This could change if the pandemic subsides and inflation worries fade, allowing the political focus to shift to issues that are more favourable for New Democracy, such as investment and economic growth, particularly within the context of the launch of projects funded by the EU’s Recovery and Resilience Facility. Mitsotakis ended his New Year’s address by saying that his government would be focussing on a “Growth for All” strategy in 2022.

One of the first obstacles the government will have to navigate in 2022 is the reopening of schools following the Christmas holidays. Education Minister Niki Kerameus announced on Tuesday that schools would reopen on schedule on January 10, but pupils will be required to carry out three self-tests a week and that classes would shut down if more than half the students contract the virus.

The government believes that since Omicron has now become the dominant variant in Greece, the number of patients that need to be intubated will fall.

Officials also believe it is safer for public health for children to be in a more controlled school environment rather than mixing socially if the Christmas holiday is extended. Kerameus also stressed the importance of in-person, rather than remote, learning for children.

SYRIZA, though, accused the government of putting children and teachers at risk by reopening schools without any further precautions. The opposition party argued that infection rates among teenagers are already spiralling out of control and opening schools based on the latest protocols will simply turn them into super-spreading hubs.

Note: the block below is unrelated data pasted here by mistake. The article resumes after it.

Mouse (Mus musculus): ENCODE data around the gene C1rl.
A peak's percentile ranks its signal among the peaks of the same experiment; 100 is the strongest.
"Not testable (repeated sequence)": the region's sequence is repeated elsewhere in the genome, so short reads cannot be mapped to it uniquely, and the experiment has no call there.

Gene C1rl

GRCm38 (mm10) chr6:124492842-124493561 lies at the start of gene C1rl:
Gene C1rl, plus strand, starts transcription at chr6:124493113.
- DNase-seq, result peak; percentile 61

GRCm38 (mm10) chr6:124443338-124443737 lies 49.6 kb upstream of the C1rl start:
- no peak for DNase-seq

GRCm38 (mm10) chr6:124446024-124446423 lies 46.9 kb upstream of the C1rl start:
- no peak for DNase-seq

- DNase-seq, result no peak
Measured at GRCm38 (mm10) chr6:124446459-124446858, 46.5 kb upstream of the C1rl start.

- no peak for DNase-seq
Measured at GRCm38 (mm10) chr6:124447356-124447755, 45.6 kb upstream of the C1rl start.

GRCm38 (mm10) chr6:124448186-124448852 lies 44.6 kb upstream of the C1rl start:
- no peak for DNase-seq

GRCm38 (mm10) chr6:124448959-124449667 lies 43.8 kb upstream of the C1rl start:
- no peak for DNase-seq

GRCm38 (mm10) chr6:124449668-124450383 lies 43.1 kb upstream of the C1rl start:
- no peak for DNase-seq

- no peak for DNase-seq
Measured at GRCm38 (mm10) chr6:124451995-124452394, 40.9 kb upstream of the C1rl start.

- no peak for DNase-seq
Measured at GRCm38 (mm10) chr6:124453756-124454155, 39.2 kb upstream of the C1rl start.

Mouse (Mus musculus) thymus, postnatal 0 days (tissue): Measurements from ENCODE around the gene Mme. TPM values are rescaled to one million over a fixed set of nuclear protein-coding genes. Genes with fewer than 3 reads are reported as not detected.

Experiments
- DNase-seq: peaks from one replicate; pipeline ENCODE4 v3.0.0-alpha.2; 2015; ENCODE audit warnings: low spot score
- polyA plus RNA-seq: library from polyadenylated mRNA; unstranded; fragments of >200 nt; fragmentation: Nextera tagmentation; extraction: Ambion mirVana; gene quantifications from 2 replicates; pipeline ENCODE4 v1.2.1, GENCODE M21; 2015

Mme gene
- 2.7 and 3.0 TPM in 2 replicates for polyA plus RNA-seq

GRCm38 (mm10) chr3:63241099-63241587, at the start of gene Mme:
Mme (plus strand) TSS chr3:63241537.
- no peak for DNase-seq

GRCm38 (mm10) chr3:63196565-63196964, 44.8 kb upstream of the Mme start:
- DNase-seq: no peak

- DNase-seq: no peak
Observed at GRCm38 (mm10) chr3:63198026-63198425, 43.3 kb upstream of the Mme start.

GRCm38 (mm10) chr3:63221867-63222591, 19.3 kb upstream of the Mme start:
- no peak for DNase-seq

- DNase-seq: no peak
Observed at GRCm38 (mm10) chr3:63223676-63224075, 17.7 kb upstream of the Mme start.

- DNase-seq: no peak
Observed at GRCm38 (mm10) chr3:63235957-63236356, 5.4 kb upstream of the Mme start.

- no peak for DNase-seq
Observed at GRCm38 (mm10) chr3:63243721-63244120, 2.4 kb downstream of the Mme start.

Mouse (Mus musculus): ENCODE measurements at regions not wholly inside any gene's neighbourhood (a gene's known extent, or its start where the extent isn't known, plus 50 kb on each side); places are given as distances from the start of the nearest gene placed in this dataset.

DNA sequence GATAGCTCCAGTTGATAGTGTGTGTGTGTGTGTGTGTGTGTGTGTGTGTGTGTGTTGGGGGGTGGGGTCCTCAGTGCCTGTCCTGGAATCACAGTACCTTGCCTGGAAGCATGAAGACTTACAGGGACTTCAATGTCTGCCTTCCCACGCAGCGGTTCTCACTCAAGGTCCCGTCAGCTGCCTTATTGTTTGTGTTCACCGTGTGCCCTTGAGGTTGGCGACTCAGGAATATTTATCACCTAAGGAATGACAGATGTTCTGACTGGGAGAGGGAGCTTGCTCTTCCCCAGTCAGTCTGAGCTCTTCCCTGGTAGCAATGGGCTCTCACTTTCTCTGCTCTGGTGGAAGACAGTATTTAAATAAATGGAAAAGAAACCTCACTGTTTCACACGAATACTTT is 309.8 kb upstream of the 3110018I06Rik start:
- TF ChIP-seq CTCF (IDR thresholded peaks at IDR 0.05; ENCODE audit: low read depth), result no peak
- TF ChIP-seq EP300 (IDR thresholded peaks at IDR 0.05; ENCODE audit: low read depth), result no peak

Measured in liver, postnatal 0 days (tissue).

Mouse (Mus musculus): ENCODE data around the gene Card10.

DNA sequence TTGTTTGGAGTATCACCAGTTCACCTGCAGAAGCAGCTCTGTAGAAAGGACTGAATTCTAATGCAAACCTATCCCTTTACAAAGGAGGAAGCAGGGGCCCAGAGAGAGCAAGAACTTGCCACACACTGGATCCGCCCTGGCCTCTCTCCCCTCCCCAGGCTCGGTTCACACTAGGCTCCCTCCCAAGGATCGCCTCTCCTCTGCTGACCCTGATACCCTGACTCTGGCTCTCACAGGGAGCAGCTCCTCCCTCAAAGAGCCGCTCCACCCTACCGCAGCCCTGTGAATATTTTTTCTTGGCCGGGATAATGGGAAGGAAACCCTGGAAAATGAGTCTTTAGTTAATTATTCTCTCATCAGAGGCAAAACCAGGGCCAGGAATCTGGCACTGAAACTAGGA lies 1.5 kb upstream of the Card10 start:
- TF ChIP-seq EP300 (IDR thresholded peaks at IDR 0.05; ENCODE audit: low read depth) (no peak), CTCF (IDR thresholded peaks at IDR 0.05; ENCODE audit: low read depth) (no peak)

Shadow education minister Nikos Fylis noted that SYRIZA made 10 proposals regarding the start of the new term, which included scrapping the 50+1 pct rule for something more stringent and breaking up classes to limit the number of students, but that none of these were adopted.

New Democracy appears confident that the measures it has set out, and the apparently milder impact of Omicron on people’s health, will help it ride out the coming weeks as far as infections among schoolchildren are concerned. However, the ruling conservatives could run into complications if schoolchildren bring the virus into households, especially those where the main care is provided by the elderly, or unvaccinated pupils contract the virus and suffer more serious symptoms than those expected.

Another challenge that the centre-right administration is painfully aware of is the political threat posed by inflation, including soaring energy prices. Despite a recent dip, Greece has registered the highest prices for wholesale electricity in Europe since the start of the year, paying 195 euros per MWh compared to 152 in Serbia and 76 in Germany. With high electricity and natural gas prices set to persist over the winter, the task facing the Energy Ministry is to design a targeted package that satisfies EU state aid rules.

Prime Minister Kyriakos Mitsotakis chaired a crisis meeting on New Year’s Eve focussed solely on the issue of reducing the impact of high energy bills. The government is hoping to finance the package out of the Energy Transition Fund, which was initiated in 2021 to tackle high energy prices. The fund is created out of the proceeds of the auctioning of carbon emission permits, which are expected to fetch in the region of 1.5 billion euros in the coming year.